As the title suggests this post, the first in a month, is a follow-up post, not only to what my wife wrote last time, but as a follow-up of, or continuation of, the blog’s original purpose… which is me writing about my Thrift store finds and some other stuff that I want to talk about. (If you don’t want to wait for the thrift store stuff I suggest skipping ahead, otherwise keep reading, you might learn something about me and why I’m a Lutheran pastor.)
My wife’s post that was published on here was done 4 weeks ago. A lot can happen in such a small span of time, like having a kidney transplant (my second, more on that later in the post), being released from the hospital, house sitting for friends while I recouped, getting back home and preaching my first sermon post-transplant…. oh, and my wife is due with our second little one at the end of this month.
Now it’s time for some background info.When I was in Grade School and High School I knew I wanted to be a Pastor. I didn’t know why, but I knew that’s what I wanted to spend my life doing. Then I was diagnosed with FSGS (Focal Segmental Glomerulosclerosis) when I was 18 and in my first year at Concordia University, River Forest. (I probably developed this while in High School and just ignored any warning signs.) I went in for a TB test and had some edema (lots of fluid) that the doctors noticed. They had me do a urine test and told me that I had some kidney disease, they didn’t know which one. They sent me back to my parents house with a renal doctor’s name and an appointment. This is where my journey for the last ten years of my life started.
After several tests, visits, biopsies etc., they finally knew that I had FSGS, which if I am not mistaken is very limited in the amount of patients with this disease. The first step was to start medications, specifically anti-rejection meds in hopes of slowing down the disease. This lasted for a couple of years until my Junior year in college, January 2002, when I started doing peritoneal dialysis in my dorm room. Luckily I only did this for about 6 months before my first transplant on June 7, 2002. My older cousin was a match and donated. I don’t think that I can ever thank her enough for what she gave me. Unfortunately, I suffered a rejection after less than 2 months, was in the hospital on some heavy, heavy meds and, when I was released, went to finish my undergrad studies. A month after the rejection they noticed that the FSGS was spreading to my transplanted kidney. This first transplant lasted though my last year at CURF, our wedding that summer after graduation, and most of my first year at Concordia Serminary, St. Louis.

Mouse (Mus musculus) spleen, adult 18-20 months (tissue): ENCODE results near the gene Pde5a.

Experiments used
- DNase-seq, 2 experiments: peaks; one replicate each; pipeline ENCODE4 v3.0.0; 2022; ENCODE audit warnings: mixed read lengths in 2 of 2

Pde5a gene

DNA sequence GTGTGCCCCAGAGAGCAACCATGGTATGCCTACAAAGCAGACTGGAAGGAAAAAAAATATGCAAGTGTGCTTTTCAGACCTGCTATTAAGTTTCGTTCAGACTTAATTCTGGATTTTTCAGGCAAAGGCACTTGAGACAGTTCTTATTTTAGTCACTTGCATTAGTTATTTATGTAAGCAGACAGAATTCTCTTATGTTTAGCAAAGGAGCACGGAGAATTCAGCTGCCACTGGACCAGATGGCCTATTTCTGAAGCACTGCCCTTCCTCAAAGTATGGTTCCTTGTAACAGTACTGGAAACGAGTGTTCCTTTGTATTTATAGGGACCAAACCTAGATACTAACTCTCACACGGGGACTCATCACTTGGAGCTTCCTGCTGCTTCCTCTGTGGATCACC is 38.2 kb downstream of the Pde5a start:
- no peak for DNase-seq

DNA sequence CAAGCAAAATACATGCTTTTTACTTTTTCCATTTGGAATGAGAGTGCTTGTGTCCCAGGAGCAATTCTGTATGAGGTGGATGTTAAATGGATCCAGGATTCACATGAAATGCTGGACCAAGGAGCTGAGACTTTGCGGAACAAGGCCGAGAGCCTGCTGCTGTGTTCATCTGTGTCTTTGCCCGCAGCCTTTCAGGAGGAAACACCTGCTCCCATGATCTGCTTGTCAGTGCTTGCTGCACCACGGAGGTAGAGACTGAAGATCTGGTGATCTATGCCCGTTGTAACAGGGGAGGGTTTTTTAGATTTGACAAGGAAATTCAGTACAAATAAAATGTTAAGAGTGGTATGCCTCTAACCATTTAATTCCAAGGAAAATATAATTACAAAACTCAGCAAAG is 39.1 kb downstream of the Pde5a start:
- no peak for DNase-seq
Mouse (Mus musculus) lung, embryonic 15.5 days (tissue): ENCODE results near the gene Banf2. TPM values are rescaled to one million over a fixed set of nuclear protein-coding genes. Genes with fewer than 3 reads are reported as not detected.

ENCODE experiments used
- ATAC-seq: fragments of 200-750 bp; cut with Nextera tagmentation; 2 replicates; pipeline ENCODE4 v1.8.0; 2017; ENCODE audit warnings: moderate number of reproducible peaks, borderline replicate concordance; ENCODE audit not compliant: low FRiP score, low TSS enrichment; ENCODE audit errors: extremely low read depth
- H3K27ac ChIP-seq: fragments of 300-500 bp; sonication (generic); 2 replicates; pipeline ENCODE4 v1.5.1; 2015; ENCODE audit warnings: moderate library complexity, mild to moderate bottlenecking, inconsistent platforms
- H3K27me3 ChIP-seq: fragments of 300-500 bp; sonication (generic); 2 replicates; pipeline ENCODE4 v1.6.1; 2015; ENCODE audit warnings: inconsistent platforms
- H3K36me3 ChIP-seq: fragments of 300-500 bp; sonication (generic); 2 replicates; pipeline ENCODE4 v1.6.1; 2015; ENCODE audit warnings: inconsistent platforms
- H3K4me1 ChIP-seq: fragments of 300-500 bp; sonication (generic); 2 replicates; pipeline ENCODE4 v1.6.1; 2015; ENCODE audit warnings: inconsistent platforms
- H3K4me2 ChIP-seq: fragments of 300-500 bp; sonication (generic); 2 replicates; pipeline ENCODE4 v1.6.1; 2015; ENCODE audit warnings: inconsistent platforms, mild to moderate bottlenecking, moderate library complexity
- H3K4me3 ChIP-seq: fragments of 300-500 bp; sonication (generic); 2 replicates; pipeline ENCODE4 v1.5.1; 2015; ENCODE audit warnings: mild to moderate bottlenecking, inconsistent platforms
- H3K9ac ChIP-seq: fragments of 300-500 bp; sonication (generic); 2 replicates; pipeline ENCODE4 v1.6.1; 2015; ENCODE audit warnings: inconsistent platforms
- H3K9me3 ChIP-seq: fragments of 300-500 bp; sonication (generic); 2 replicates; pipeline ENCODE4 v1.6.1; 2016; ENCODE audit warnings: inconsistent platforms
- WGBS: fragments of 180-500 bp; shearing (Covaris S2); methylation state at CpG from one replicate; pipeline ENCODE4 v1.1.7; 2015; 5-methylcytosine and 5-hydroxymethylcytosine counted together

Allow me to go back for a few sentences. Like most people reading this, or experiencing some other life altering, chronic condition, I blamed God. (I’m about to write something that I’ve only told my wife.) Truthfully, and in the openness of full disclosure of what I experienced, I didn’t just blame God, but I hated Him. I wanted nothing to do with God and wanted to do nothing more than curse His name. I would ask myself, ‘what did I do wrong to deserve this punishment? I’m only 18. Why do you hate me so much that you need to punish me and pour out your anger and vengeance upon me?’ (So I was a little melo-dramatic back then, we all are at times.)
It is during this time of doubt and despair that the Lord put into my life some of my closest friends. They were there when I needed people the most… when I needed to get ‘over myself.’ They introduced me to a band called Caedmon’s Call – good music, not great, but good. They were there for me when I was sick and doing dialysis (which is also why I knew I’d marry my wife, but that’s a story for another day.)
Eventually, during my wrestling with my faith and with God I opened my Bible blindly and it opened to the Book of Job. (Eventually I learned what “For I know that my Redeemer lives, and at the last he will stand upon the earth.” and “Where were you when I laid the foundation of the earth? Tell me, if you have understanding.” truly meant). Then I started to read the Psalms daily. I read Romans by St. Paul. I re-read the narrative on the story of the man born blind… “Who sinned this man or his parents?”
It took my family, my friends, my school work and other items, big and small, to help me ‘get over myself’, to get back to worship (which is all about getting over yourself and noticing and praising God for all the things that He does without any merit or worthiness in us) and realize that God doesn’t just give people random diseases, death or pain because He gets some sick joy or fascination out of playing and meddling in our lives. All of those items are symptoms of a much greater disease, sin. It infects us all and causes doubt, despair, a hole in your heart and a hatred and rebellion towards God, the only one who can help you through. It took me a while to understand that He doesn’t abandon us, but works through our situations and circumstances to make us into better people. He works though our friends and family to help us, and we don’t notice it until it is all said and done.